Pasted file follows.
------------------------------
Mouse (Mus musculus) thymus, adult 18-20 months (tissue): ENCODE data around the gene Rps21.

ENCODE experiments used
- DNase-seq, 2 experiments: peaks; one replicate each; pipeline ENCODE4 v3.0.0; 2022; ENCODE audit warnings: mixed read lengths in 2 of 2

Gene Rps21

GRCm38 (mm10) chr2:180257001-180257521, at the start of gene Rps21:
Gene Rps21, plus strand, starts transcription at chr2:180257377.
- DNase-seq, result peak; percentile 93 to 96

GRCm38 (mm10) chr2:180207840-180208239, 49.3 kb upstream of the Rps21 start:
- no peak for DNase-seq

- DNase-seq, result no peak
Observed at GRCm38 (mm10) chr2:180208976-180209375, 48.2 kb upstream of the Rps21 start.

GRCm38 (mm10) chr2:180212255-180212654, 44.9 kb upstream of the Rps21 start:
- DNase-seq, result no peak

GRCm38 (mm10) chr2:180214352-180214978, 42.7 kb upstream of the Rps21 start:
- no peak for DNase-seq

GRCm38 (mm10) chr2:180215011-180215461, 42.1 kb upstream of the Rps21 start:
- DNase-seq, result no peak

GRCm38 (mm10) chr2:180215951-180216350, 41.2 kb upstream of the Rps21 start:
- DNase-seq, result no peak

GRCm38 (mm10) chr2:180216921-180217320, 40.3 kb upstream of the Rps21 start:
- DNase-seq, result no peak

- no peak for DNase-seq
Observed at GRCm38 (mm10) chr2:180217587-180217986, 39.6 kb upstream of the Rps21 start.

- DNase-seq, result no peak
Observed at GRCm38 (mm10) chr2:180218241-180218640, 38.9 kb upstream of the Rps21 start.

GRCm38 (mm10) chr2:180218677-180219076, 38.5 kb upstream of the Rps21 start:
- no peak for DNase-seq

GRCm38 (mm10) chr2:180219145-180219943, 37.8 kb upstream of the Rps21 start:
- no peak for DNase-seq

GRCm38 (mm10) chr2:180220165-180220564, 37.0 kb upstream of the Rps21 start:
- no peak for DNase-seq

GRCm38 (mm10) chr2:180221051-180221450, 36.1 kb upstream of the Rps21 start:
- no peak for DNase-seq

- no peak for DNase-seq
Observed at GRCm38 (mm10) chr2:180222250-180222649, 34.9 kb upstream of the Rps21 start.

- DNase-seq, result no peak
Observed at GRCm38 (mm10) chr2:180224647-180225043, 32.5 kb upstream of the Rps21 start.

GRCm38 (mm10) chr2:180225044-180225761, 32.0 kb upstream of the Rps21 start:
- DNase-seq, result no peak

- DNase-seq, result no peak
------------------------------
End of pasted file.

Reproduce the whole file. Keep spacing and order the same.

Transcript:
Mouse (Mus musculus) thymus, adult 18-20 months (tissue): ENCODE data around the gene Rps21.

ENCODE experiments used
- DNase-seq, 2 experiments: peaks; one replicate each; pipeline ENCODE4 v3.0.0; 2022; ENCODE audit warnings: mixed read lengths in 2 of 2

Gene Rps21

GRCm38 (mm10) chr2:180257001-180257521, at the start of gene Rps21:
Gene Rps21, plus strand, starts transcription at chr2:180257377.
- DNase-seq, result peak; percentile 93 to 96

GRCm38 (mm10) chr2:180207840-180208239, 49.3 kb upstream of the Rps21 start:
- no peak for DNase-seq

- DNase-seq, result no peak
Observed at GRCm38 (mm10) chr2:180208976-180209375, 48.2 kb upstream of the Rps21 start.

GRCm38 (mm10) chr2:180212255-180212654, 44.9 kb upstream of the Rps21 start:
- DNase-seq, result no peak

GRCm38 (mm10) chr2:180214352-180214978, 42.7 kb upstream of the Rps21 start:
- no peak for DNase-seq

GRCm38 (mm10) chr2:180215011-180215461, 42.1 kb upstream of the Rps21 start:
- DNase-seq, result no peak

GRCm38 (mm10) chr2:180215951-180216350, 41.2 kb upstream of the Rps21 start:
- DNase-seq, result no peak

GRCm38 (mm10) chr2:180216921-180217320, 40.3 kb upstream of the Rps21 start:
- DNase-seq, result no peak

- no peak for DNase-seq
Observed at GRCm38 (mm10) chr2:180217587-180217986, 39.6 kb upstream of the Rps21 start.

- DNase-seq, result no peak
Observed at GRCm38 (mm10) chr2:180218241-180218640, 38.9 kb upstream of the Rps21 start.

GRCm38 (mm10) chr2:180218677-180219076, 38.5 kb upstream of the Rps21 start:
- no peak for DNase-seq

GRCm38 (mm10) chr2:180219145-180219943, 37.8 kb upstream of the Rps21 start:
- no peak for DNase-seq

GRCm38 (mm10) chr2:180220165-180220564, 37.0 kb upstream of the Rps21 start:
- no peak for DNase-seq

GRCm38 (mm10) chr2:180221051-180221450, 36.1 kb upstream of the Rps21 start:
- no peak for DNase-seq

- no peak for DNase-seq
Observed at GRCm38 (mm10) chr2:180222250-180222649, 34.9 kb upstream of the Rps21 start.

- DNase-seq, result no peak
Observed at GRCm38 (mm10) chr2:180224647-180225043, 32.5 kb upstream of the Rps21 start.

GRCm38 (mm10) chr2:180225044-180225761, 32.0 kb upstream of the Rps21 start:
- DNase-seq, result no peak

- DNase-seq, result no peak